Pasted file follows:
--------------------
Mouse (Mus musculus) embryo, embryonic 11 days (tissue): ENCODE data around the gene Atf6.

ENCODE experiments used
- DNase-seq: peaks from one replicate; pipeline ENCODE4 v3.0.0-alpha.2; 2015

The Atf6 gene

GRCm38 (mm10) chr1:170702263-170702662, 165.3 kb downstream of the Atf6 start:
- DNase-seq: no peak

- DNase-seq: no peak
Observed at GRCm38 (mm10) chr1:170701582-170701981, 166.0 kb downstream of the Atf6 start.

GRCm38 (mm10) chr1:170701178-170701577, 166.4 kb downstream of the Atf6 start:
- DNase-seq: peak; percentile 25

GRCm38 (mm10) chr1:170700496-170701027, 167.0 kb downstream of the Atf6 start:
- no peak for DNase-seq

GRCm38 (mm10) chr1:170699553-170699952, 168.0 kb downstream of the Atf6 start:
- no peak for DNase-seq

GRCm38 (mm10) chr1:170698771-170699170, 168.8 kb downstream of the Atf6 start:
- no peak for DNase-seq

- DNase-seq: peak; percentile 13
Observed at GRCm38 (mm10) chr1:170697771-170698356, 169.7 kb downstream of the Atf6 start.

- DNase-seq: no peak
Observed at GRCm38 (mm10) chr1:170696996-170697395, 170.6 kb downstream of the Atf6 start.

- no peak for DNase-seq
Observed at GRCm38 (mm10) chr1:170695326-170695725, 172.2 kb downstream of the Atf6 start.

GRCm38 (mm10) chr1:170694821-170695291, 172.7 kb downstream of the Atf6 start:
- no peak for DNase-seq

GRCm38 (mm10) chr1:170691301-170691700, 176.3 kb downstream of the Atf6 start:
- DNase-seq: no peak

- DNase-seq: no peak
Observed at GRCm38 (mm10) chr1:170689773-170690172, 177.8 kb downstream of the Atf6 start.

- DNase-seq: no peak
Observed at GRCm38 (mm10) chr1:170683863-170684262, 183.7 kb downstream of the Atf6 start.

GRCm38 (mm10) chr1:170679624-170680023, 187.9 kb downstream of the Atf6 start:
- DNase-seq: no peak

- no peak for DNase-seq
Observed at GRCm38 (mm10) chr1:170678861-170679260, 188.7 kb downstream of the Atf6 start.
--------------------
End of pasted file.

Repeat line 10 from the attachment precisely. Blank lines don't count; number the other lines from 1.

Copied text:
- DNase-seq: peak; percentile 25